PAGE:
Agamospermy, like adventitious roots, is a form of apomixis. However, rather than budding stable clones, agamospermy plants produce seeds or spores that develop into a new organism without fertilization - yet another form of cloning!
Mosses and ferns are known as alternate apomictic plants that have both a sexual and asexual life cycle. In the asexual stage, a sporophyte (or a spore producing plant) creates spores, which are haploid cells like the egg and sperm that we discussed earlier. However, unlike the eggs and sperm we discussed, spores don't require fertilization; they are the asexual stage of reproduction. These spores will grow, without fertilization, into the next stage of plant, called gametophytes, which is gamete-producing plant. These gametophytes will mature and produce gametes that require sexual fertilization from another gametophyte to reproduce the next line of sporophytes. This new sporophyte starts the alternating asexual/sexual cycle anew.
Dandelions are another type of plant capable of agamospermy but, instead of creating haploid spores like ferns do, they produce seeds. These seeds are extremely unique as, unlike most seeds, they do not need fertilization to be produced and, unlike asexual spores, these seeds are formed with the entire complement of genes - they aren't haploid, they're diploid! So, the next time you pick up a dandelion and blow the fuzzy seeds off the head, you could be dispersing clones of that very plant you are holding.
Bacteria and other simple organisms, like amoebas and paramecia, use a form of asexual reproduction called binary fission. In binary fission, organisms replicate their internal structures and then literally split themselves into two organisms. Other organisms, such as yeasts, sea sponges, jelly fish, and Hydra, will bud, or sprout genetic clones from their bodies that eventually break off, forming new individuals.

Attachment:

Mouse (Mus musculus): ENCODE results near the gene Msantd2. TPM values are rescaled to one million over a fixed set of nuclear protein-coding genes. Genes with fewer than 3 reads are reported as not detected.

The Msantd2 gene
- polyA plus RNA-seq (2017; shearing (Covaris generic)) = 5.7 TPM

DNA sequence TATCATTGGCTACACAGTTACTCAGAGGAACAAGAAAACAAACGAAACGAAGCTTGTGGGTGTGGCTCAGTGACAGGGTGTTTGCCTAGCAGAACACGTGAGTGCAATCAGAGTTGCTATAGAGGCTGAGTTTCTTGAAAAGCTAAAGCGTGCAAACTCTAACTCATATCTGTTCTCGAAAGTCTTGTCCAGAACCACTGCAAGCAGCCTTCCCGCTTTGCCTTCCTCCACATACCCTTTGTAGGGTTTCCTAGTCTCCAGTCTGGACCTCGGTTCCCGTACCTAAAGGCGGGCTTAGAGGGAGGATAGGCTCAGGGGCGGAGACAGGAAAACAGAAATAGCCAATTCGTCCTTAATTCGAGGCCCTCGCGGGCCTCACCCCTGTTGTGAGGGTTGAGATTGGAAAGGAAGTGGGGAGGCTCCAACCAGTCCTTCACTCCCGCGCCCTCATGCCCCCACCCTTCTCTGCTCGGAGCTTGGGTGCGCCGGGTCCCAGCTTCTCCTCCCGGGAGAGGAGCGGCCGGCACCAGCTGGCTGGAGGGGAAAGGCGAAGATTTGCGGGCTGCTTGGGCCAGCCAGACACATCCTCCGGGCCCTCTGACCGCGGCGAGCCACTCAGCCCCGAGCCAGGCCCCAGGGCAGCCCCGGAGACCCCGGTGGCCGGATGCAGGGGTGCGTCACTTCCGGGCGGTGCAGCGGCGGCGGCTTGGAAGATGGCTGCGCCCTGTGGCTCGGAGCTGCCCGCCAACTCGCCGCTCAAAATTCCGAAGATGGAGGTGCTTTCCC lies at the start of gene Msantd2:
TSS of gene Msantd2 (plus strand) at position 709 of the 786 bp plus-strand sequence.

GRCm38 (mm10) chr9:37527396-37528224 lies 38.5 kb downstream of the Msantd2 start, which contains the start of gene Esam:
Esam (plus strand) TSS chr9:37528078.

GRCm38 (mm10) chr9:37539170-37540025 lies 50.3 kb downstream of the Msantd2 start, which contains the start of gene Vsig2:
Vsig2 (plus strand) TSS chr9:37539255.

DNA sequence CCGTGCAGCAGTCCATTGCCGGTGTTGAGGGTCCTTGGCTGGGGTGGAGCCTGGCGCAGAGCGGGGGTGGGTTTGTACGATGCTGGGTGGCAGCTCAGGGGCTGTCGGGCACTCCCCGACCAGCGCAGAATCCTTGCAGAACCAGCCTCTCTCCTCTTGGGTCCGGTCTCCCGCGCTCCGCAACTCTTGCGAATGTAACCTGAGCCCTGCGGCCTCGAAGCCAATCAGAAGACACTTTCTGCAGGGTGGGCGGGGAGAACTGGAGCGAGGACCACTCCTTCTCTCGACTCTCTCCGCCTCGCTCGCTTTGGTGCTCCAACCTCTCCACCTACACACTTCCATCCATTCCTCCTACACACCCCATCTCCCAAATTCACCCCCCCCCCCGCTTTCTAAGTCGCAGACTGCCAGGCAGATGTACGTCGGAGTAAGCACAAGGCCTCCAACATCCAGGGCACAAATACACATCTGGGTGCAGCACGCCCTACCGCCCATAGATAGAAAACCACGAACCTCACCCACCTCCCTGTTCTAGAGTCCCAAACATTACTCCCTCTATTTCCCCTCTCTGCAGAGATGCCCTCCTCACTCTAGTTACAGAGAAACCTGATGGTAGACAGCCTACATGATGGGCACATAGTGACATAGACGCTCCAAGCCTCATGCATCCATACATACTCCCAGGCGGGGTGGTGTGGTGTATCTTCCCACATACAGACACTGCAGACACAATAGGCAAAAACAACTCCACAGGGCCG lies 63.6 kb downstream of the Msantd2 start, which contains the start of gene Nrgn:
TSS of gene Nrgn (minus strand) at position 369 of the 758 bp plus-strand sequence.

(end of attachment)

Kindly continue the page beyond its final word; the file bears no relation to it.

Fragmentation, also known as regeneration or transverse fission, is yet another form of asexual reproduction that organisms like sea stars, sea sponges, and flatworms can engage in where they can literally be 'fragmented', or cut into many pieces, and each piece will regenerate the portions it's missing.
Some species of bees, wasps, and ants can reproduce without requiring fertilization, called parthenogenesis. In this case, unfertilized eggs develop into female offspring, which is the asexual reproduction of genetic clones of the mother, whereas fertilized eggs develop into male offspring. This phenomenon has also been witnessed in some reptiles and sharks. In each of these rare instances, females were isolated from males yet were able to produce female offspring that were found to carry the exact same genetic code as the mother: they were clones.
So, what are the benefits of asexual reproduction? Well, asexual reproduction tends to be an easier, more rapid form of reproduction that results in higher quantities of offspring than sexual reproduction. It's usually found in stable environments that are relatively free of change. These stable environments, because they do not change, don't encourage organisms to be adaptive and so likely favor equally stable organisms. Asexual reproduction is also very useful in instances where organisms are isolated from one another or experience extreme difficulty locating mates.
To review, asexual reproduction is any method of producing offspring that does not require the fusion of two gametes from different parents. In plants, asexual reproduction takes the form of stolens, rhizomes, and tubers as well as adventitious roots, sporophytes, and agamospermy. Bacteria, yeasts, and some animals are also capable of asexual reproduction via binary fission, budding, fragmentation , or parthenogenesis.
Asexual reproduction, while not benefiting from genetic variability like sexual reproduction, does enable organisms to reproduce quickly, in higher numbers, and provides a way to reproduce in instances where organisms are isolated or mates are scarce.
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Back To CourseAP Biology: Help and Review
28 chapters | 382 lessons